CRYSTAL RIVER — In what one commissioner called "a legacy vote," Florida on Wednesday approved the toughest measures in the United States to protect freshwater turtles.
The Florida Fish and Wildlife Conservation Commission voted unanimously to outlaw the commercial taking of the state's freshwater turtles and eggs.
"This decision may be one of Florida's greatest conservation stories," Commissioner Brian Yablonski said. "This is a legacy vote."
The reptiles are popular in China, where they are considered a delicacy and are used in medicine. However, wildlife officials fear that continued capture of the wild creatures from lakes, ponds and other waterways would endanger some turtle species.
Bowing to public outcry over the practice, Gov. Charlie Crist urged the agency last year to move toward a complete ban on the harvesting of wild turtles.
The FWC heard from 24 people Wednesday, including environmental groups and wildlife experts who supported the ban.
"We need to protect the resource before it's too late. Good regulations will help that," said Peter Meylan of Eckerd College.
Douglas Traywick, 51, traveled from Gotha in Orange County to oppose the new rules. A lifelong fisherman, he said he has the required state licenses to fish for and transport turtles, but he worries about his industry's future. "Imperiled species? We're one of them," he told the panel.
"I can't go on unemployment," he said, "I'm the lowest man on the totem pole."
Sharon Groene, whose family owns a business near Eagle Lake in Polk County that deals in everything from farm-raised tilapia to alligator meat, said the new rule unfairly targets people of limited means.
"Nobody gets rich catching turtles," she said. "These are people who need that money so they can feed their kids."
Commissioner Dwight Stephenson addressed the concerns of the fishermen. "I want to say that your voice has been heard, but we're charged with protecting these species and this rule is necessary at this time."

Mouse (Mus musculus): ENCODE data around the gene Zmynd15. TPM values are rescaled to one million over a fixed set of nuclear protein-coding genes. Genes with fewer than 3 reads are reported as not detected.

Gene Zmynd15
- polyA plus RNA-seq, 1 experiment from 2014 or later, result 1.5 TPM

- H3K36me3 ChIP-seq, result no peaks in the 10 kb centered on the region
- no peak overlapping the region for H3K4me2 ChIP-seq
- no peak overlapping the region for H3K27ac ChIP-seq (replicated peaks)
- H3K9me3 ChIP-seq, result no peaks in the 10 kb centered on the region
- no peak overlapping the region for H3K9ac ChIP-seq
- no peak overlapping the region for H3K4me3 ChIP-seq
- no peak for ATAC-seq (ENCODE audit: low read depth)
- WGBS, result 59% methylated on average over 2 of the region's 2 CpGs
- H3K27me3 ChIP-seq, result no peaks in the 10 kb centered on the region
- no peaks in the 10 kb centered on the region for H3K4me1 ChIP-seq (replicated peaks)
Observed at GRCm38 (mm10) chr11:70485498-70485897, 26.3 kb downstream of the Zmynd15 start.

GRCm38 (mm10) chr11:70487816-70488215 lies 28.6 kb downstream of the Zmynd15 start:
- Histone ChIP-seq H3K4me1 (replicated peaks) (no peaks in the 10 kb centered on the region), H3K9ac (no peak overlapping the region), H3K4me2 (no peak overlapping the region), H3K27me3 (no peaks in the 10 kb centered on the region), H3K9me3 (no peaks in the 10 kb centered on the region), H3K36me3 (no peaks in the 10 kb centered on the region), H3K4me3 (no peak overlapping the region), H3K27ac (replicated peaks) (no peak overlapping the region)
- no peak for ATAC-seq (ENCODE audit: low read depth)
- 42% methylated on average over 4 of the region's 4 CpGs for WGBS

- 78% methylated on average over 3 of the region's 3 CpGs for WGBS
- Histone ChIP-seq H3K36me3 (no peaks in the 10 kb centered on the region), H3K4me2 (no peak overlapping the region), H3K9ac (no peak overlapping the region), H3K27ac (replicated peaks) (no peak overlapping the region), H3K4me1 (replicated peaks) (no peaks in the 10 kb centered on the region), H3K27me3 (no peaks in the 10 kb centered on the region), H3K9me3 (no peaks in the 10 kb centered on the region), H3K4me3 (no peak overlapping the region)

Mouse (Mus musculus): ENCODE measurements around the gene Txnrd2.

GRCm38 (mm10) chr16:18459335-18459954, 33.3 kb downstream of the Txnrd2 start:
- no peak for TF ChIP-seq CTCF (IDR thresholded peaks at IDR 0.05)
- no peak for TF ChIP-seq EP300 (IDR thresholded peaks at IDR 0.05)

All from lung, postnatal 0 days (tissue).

The new rules allow turtle farms to collect turtles to reproduce in captivity and thus become self-sustaining without taking turtles from the wild.
Ron Bergeron of the FWC urged opponents to look at the big picture. "When you're over-fishing, you're not only hurting the species, you're hurting the food chain as well," he said. "Florida needs to be a leader on this."
The new rules ban the taking of turtles that are on the imperiled species list, including alligator snapping turtles, Barbour's map turtles and Suwannee cooters. Also, the taking of cooters, Escambia map turtles and snapping turtles is prohibited.
The new rules do allow for limited taking of softshell turtles, one per day for personal use, if taken by hand, baited hook or minnow seine. Fishing for softshells is prohibited during the breeding season, from May 1 to July 31. For more details, see www.MyFWC.com.
According to the FWC, about 50 people are involved in largely unregulated business of catching freshwater turtles around the state. Fishermen are paid between 75 cents and $1.40 per pound for the turtles, which are shipped live overseas, according to an FWC staff report. Exporters can net $30,000 to $60,000 for a single shipment.